Dalian Wanda is a Chinese conglomerate corporation and, as such, is the world’s largest private property owner and developer, and the world’s largest movie chain owner and operator. They are also heavily engage and invested in sports, luxury hotels and department stores. At the head of Dalian Wanda is its billionaire chairman Wang Jianlin. He not only holds the title as Chairman of the Board of Wanda but stands at the important political juncture of China’s economy, its political ruling class and its non-democratic government. Admittedly, he is a key advisor to the ruling communist party. It is claimed that foreign prime ministers send him notes, and Hollywood’s stars run when he summons them. However much may be true or not, what is true is that his power is monumental, and thru that power he and his corporation have been able to amass an overwhelming portion of the United States’ entertainment interests that hold our daily attention and pocketbooks. A short list:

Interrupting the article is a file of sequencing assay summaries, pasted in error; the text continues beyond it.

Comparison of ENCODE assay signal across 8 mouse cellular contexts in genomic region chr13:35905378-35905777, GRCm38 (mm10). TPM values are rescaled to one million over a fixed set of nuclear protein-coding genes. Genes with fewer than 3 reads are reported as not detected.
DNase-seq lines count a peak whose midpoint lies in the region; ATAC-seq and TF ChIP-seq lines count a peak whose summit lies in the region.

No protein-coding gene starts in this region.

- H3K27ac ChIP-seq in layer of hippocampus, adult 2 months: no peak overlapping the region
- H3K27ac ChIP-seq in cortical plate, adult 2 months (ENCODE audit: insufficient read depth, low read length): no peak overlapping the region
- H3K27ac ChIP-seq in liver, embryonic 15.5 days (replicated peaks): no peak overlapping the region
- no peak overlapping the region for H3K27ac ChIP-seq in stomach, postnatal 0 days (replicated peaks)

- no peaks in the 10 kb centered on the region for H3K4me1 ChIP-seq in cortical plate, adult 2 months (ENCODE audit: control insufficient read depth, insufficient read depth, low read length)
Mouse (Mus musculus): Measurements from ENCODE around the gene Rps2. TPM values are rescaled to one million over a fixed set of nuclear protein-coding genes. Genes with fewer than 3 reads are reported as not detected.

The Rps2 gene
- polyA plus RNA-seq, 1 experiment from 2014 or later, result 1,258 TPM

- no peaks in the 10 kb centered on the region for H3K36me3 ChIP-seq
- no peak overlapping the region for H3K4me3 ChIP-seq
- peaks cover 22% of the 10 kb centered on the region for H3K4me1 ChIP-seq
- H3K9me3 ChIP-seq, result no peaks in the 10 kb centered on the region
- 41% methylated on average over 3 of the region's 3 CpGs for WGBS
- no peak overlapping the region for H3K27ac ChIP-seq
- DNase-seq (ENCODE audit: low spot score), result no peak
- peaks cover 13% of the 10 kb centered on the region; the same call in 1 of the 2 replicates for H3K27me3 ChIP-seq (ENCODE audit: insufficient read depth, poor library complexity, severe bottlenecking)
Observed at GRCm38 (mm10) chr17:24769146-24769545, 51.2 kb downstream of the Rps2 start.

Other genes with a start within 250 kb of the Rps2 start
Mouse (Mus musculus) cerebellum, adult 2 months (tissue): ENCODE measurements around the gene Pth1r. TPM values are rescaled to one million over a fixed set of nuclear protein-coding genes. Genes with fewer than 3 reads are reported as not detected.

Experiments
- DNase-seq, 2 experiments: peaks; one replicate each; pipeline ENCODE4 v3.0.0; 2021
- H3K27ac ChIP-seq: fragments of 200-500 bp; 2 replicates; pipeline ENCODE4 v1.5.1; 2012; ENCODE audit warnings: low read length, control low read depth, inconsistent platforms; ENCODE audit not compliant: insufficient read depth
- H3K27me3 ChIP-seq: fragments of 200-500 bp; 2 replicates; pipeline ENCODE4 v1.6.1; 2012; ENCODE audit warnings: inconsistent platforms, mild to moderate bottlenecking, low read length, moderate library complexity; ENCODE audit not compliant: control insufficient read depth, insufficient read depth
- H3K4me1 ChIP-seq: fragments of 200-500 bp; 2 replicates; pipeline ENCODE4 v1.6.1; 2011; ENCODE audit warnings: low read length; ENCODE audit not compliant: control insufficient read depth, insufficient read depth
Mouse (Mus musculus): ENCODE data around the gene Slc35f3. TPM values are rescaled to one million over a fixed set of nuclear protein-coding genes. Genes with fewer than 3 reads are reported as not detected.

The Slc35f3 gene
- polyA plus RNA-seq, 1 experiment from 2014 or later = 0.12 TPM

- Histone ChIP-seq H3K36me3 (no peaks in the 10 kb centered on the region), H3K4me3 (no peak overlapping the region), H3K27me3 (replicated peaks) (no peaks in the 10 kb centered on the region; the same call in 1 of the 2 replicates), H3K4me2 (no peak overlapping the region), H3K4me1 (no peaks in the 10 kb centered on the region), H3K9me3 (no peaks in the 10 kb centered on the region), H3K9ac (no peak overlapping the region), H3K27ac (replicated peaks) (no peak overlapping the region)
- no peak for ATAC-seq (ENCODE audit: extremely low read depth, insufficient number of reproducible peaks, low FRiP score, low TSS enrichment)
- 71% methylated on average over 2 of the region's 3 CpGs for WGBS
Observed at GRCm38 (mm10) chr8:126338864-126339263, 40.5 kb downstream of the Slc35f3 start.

• The Dalian Wanda Group has bought a stake
  • in a Hollywood film studio (Legendary Entertainment) valued over $3.5 bn. They are the producers of Jurassic World, Dark Knight Batman trilogy and Godzilla.
  • The Wanda Group has purchased AMC Theatres (formerly the Loews’ Theatres), who in turn purchased the Carmike Cinema who in turn purchased Robert Redford’s Sundance Cinemas.
  • It owns or has a major interest in Magic Johnson Theatres, Starplex Cinemas, General Cinema Corp, Odeon Cinemas, and the list goes on.
  • Viacom, the media company that owns cable networks and movie production businesses, is in talks to sell a 49% stake in its film studio, Paramount Pictures, to China’s Dalian Wanda Group.

A quick look at this empire and you can easily see that Wanda is the largest motion picture theatre owner in the United States. Its aggressive move into production will enable it to control and direct not only the content of films being produced in this Country but its local distribution throughout the United States. When I go to the movies on Broadway and 68th Street, the AMC movie complex, it will be the Chinese Government through Wanda who decides what films will be shown in that theatre. And I mean the Chinese Government not merely the Wanda company owner.